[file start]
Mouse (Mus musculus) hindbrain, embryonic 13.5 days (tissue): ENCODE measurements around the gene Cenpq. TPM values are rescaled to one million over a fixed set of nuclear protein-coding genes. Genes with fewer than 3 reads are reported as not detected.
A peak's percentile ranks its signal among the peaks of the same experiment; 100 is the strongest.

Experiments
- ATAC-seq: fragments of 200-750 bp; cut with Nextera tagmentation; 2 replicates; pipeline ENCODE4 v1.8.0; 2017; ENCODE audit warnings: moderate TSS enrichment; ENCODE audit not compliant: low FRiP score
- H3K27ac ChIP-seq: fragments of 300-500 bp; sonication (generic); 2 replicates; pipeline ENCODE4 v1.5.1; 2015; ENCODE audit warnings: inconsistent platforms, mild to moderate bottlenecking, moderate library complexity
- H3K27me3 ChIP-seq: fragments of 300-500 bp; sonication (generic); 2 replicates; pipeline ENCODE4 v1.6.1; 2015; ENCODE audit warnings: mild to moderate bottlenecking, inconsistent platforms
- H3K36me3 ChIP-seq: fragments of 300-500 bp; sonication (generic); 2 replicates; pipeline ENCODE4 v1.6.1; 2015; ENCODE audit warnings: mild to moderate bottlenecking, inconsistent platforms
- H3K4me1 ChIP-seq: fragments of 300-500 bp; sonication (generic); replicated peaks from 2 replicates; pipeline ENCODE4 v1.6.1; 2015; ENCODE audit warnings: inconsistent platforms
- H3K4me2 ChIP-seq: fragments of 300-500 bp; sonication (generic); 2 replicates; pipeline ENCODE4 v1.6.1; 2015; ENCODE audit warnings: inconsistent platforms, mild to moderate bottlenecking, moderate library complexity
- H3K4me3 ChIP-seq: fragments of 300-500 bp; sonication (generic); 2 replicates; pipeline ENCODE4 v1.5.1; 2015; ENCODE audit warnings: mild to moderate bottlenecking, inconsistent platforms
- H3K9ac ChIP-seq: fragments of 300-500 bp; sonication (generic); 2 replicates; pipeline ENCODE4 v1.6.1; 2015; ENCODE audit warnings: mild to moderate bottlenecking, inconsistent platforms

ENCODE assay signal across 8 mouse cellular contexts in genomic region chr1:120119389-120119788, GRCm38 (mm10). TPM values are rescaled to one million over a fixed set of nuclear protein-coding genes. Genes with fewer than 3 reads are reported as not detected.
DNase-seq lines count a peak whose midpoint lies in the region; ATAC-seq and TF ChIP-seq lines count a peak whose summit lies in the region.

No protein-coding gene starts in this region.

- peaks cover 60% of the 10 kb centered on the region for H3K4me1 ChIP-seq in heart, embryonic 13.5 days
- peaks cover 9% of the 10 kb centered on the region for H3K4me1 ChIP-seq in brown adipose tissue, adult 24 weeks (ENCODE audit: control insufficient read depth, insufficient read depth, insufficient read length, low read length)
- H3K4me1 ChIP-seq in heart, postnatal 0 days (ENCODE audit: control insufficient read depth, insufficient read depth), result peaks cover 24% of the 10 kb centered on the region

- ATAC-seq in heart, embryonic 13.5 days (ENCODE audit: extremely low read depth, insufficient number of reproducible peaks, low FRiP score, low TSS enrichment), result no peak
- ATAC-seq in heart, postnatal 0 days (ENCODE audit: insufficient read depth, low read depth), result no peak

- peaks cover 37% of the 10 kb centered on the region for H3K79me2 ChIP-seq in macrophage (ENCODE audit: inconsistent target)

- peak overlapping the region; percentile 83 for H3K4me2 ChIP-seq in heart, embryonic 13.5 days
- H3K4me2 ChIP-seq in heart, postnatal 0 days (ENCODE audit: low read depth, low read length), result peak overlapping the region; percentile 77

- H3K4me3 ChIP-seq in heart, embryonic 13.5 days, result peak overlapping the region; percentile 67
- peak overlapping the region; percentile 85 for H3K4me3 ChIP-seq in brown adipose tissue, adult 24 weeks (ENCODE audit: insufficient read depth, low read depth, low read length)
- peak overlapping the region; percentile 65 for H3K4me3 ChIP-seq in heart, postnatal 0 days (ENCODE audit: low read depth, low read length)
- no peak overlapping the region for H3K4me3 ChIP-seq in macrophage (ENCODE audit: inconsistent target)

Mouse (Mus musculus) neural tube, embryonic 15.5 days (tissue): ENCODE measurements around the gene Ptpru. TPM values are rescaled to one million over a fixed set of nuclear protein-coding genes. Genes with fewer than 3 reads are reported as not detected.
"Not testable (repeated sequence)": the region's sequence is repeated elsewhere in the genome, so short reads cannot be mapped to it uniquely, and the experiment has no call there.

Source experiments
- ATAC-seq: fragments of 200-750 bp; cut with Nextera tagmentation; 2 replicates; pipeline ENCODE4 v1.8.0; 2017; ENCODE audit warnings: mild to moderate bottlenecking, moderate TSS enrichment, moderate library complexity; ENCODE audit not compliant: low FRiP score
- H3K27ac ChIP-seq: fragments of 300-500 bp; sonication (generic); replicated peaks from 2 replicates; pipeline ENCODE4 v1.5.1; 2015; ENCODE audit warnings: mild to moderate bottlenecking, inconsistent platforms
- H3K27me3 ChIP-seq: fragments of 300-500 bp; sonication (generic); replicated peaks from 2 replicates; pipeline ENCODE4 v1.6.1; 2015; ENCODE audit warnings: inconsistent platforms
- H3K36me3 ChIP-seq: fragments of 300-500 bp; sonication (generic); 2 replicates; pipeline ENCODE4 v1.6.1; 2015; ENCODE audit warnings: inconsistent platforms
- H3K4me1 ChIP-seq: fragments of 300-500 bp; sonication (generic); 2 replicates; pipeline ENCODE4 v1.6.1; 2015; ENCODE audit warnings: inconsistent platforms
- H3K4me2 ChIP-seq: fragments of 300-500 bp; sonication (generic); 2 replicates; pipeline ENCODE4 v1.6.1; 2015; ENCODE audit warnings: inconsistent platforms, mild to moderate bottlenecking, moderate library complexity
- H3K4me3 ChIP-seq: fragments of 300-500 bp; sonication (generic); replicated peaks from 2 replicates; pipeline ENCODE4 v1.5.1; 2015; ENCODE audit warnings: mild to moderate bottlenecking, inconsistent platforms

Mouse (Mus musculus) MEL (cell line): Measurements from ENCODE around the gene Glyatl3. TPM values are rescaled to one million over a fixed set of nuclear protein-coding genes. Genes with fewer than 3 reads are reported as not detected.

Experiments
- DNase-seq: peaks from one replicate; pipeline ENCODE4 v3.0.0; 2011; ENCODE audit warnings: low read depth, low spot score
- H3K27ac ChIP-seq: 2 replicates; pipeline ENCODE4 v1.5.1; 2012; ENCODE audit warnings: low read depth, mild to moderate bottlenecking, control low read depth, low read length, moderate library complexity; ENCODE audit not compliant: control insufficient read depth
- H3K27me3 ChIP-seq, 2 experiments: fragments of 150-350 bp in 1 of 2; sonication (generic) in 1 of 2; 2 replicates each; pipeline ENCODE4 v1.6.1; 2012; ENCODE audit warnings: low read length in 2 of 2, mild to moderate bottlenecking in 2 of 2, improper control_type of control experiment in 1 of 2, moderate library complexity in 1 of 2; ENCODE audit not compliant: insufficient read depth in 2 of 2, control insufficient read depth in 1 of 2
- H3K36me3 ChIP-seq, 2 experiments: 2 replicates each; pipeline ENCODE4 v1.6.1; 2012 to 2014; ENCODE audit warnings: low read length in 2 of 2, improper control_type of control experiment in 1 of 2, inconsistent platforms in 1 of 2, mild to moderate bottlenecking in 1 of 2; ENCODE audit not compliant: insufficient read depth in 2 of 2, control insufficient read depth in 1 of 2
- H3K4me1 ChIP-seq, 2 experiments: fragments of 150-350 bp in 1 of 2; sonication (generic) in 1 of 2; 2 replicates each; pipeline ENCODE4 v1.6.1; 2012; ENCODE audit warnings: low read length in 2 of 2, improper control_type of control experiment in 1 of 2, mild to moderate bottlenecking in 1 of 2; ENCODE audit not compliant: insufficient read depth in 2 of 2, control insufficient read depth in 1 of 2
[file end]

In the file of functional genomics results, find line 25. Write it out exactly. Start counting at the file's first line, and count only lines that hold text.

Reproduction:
- peak overlapping the region; percentile 65 for H3K4me3 ChIP-seq in heart, postnatal 0 days (ENCODE audit: low read depth, low read length)